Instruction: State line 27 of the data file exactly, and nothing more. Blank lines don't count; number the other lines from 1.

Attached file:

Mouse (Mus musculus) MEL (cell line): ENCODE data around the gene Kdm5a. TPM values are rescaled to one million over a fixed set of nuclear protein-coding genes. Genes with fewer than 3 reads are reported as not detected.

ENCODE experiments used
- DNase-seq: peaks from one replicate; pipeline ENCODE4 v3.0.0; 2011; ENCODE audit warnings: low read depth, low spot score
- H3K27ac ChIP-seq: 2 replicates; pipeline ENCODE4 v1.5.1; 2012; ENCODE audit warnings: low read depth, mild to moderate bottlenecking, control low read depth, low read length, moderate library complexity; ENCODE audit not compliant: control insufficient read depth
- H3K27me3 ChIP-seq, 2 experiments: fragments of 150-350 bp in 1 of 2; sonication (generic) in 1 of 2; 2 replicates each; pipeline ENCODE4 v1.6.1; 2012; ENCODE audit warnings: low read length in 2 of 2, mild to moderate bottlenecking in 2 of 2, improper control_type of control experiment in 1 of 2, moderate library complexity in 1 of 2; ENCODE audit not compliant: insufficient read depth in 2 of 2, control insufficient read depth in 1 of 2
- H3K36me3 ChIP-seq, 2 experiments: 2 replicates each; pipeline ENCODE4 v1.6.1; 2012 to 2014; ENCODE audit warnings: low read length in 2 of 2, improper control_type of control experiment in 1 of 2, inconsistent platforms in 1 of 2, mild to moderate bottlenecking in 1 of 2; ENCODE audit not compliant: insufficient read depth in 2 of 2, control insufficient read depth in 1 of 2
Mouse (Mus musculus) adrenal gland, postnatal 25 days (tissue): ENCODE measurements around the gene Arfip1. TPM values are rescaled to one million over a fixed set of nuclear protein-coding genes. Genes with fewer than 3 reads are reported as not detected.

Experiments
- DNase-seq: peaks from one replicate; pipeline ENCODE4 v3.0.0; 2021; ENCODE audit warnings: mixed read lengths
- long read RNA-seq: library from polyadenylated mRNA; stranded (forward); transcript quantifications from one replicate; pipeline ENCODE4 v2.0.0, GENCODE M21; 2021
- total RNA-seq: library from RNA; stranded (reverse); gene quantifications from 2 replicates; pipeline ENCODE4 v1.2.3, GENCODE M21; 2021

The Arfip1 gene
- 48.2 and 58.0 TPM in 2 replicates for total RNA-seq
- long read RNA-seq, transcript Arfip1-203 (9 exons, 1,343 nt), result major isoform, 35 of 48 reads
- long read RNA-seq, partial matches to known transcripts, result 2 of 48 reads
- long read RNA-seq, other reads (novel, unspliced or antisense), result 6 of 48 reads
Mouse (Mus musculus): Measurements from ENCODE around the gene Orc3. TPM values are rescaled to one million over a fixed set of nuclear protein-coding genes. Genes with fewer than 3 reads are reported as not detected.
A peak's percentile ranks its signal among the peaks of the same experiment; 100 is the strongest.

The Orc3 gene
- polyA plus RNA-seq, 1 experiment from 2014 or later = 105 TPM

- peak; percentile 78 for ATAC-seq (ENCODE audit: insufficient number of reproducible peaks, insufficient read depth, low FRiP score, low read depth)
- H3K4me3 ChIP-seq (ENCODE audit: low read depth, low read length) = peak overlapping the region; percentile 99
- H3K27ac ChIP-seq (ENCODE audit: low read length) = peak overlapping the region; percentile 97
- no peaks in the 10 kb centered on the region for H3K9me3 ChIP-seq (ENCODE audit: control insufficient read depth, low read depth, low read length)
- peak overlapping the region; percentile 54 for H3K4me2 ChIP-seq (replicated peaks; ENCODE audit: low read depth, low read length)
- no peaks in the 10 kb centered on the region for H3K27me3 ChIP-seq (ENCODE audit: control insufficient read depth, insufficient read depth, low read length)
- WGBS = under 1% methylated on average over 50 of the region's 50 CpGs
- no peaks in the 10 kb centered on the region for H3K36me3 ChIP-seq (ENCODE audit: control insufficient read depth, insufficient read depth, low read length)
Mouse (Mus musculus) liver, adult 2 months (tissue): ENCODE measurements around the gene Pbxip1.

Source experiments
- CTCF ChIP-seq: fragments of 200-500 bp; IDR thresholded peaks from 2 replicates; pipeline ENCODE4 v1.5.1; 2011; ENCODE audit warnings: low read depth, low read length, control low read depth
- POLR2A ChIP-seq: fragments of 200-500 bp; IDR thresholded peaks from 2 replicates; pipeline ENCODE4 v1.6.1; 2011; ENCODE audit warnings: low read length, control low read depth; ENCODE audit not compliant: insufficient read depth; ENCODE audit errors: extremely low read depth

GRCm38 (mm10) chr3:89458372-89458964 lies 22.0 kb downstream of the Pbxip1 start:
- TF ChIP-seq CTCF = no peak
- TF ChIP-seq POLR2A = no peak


- WGBS = under 1% methylated on average over 50 of the region's 50 CpGs